Keep in mind that you probably have other weigh-down expenses that only you could know about and so I leave it to your judgment what your course of action should be regarding them. For some people cutting off weigh-down expenses alone will put them on the right track towards being financially solvent by the time they retire, the rest of us probably face dramatic changes to our operating procedure. If you own a boat or even a plane it may be the time to liquidate those assets in order to free up cash flow towards paying off debt. Now chances are that your kids have moved out and you no longer need as big of home as you have, you could capitalize on this situation and either rent out rooms or down size to a smaller home. Keep in mind that I only recommend down sizing in extreme cases when no other alternative is readily available. Remember your goal is to be in a position to actually achieve your dreams when you retire, you can’t hope to do that if you are weighed down by debt.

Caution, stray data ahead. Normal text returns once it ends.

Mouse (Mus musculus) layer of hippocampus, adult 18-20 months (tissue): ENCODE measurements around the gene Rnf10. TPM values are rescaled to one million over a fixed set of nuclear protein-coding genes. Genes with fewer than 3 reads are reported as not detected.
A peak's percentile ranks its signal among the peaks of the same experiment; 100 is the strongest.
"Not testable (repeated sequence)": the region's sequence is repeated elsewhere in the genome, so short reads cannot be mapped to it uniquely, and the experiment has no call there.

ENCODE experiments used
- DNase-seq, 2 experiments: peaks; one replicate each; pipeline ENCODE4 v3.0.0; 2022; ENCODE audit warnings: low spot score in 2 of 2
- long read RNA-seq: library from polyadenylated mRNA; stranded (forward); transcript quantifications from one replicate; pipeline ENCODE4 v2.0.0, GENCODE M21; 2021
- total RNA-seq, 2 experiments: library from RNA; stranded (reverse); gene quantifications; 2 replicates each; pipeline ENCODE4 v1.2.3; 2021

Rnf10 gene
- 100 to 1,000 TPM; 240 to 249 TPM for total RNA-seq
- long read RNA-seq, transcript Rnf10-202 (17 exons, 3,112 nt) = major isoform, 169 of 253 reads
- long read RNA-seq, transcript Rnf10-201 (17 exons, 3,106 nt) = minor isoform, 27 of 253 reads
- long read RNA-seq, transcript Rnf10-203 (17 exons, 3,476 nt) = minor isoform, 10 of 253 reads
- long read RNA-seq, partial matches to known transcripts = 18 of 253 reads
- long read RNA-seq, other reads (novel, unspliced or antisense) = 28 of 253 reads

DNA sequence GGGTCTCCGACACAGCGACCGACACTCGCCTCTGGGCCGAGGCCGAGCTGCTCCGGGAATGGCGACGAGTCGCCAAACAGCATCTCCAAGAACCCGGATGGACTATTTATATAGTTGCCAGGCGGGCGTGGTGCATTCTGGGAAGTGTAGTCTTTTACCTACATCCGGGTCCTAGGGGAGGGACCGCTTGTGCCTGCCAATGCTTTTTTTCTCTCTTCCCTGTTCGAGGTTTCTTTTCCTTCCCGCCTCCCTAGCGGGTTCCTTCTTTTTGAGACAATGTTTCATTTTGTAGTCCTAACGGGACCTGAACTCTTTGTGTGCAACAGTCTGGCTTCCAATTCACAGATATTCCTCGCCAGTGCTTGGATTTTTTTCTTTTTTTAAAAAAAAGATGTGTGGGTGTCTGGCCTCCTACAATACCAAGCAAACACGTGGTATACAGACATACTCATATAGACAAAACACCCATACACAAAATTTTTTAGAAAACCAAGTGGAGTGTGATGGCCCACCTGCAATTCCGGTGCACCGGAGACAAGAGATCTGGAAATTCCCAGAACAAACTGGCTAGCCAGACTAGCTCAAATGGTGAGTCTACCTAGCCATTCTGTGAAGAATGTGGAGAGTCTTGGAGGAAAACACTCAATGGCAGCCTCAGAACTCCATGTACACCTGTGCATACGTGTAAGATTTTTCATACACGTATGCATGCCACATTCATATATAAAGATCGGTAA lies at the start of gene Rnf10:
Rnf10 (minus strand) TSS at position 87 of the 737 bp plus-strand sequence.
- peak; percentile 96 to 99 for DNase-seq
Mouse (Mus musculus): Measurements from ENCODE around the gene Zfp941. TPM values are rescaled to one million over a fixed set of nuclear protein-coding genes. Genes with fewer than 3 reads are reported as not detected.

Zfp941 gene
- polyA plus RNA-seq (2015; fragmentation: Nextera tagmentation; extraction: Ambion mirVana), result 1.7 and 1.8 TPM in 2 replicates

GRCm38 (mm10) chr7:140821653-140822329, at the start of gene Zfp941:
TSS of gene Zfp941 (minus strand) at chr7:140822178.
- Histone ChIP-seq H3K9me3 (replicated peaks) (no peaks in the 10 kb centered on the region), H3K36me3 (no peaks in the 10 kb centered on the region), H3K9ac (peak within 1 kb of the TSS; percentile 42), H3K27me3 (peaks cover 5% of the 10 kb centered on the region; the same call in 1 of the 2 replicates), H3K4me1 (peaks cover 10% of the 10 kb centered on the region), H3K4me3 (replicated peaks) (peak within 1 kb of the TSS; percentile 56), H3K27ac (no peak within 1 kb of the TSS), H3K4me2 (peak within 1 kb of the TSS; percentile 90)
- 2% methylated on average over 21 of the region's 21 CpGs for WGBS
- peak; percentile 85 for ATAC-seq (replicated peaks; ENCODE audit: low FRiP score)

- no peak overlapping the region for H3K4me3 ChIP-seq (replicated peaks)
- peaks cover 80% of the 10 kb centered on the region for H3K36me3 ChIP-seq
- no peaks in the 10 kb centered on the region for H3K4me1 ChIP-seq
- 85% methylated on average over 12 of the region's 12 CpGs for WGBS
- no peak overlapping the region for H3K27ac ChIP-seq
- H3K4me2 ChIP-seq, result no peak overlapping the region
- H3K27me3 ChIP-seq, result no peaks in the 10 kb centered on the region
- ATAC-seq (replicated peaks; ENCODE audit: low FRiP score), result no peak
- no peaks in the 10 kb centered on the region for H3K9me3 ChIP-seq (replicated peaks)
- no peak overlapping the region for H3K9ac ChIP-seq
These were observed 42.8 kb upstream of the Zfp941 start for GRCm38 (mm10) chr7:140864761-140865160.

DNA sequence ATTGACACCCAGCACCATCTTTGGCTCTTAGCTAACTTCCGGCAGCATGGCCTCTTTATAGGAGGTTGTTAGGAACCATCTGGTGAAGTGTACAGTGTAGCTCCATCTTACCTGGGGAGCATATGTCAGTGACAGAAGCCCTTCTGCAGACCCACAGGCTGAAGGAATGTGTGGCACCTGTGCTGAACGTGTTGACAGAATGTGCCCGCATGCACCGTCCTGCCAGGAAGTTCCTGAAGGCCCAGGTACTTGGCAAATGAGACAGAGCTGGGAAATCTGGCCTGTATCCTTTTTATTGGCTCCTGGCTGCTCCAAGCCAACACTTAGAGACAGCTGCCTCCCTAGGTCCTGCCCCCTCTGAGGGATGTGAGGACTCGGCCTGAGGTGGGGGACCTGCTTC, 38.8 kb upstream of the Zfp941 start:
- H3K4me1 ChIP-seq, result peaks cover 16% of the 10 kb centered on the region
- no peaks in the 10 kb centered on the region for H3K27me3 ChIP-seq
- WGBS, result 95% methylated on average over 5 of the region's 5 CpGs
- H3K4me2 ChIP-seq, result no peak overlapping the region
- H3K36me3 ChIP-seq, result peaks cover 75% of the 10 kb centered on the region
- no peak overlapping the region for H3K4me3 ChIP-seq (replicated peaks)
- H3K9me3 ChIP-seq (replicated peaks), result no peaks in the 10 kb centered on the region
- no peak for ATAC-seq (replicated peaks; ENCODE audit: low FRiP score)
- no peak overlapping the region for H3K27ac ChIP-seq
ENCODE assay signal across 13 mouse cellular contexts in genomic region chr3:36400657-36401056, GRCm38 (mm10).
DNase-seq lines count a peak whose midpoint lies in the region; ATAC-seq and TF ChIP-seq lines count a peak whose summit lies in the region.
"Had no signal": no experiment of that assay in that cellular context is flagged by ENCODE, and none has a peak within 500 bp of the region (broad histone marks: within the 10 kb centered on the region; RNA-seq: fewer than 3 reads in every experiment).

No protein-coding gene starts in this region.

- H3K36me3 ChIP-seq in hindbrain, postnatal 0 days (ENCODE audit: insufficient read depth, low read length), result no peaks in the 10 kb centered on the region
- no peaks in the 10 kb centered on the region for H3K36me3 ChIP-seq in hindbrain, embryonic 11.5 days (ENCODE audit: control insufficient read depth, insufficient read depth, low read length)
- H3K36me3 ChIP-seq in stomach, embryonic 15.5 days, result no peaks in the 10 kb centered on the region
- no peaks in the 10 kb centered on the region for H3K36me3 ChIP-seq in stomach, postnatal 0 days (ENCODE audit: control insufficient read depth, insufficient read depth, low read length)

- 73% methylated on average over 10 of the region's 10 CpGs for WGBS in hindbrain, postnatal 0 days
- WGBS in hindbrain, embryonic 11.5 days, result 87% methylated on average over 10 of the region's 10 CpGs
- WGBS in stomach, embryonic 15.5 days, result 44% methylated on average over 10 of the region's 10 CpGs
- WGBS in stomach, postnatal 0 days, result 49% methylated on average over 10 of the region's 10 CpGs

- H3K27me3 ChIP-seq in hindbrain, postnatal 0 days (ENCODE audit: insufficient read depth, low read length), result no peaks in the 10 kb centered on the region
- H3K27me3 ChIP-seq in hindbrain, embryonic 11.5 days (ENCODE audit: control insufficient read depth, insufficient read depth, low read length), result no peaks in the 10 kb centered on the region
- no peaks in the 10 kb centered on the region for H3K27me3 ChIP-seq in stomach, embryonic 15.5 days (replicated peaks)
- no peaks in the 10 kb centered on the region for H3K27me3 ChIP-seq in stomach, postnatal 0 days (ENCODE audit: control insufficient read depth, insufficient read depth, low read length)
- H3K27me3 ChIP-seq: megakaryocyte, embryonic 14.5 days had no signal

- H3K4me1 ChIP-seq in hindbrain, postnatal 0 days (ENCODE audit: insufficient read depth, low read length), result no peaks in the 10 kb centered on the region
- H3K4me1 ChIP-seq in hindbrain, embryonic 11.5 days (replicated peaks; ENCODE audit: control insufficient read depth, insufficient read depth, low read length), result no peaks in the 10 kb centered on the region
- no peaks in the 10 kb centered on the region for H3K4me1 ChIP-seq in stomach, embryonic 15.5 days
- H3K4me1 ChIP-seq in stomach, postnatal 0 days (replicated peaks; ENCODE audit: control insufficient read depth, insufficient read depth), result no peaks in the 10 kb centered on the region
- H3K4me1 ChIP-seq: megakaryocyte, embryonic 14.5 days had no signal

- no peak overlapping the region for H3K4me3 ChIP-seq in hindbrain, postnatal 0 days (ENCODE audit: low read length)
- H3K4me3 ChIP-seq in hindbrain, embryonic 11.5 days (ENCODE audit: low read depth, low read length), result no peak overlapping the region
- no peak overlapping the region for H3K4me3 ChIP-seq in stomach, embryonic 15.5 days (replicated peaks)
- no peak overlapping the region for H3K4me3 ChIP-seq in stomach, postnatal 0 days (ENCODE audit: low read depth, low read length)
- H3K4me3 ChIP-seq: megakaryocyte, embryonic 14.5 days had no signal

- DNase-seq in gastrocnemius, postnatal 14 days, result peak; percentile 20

Why You Shouldn’t Tap Into Retirement Accounts

Individuals must learn how to manage their finances in a way that takes into consideration short, mid and long term goals.  A short term goal might include building an emergency fund in a savings account to which you have instant access.  Mid term goals might include saving for a car or down payment for a house.  Long terms goals of course involve saving money for your retirement years.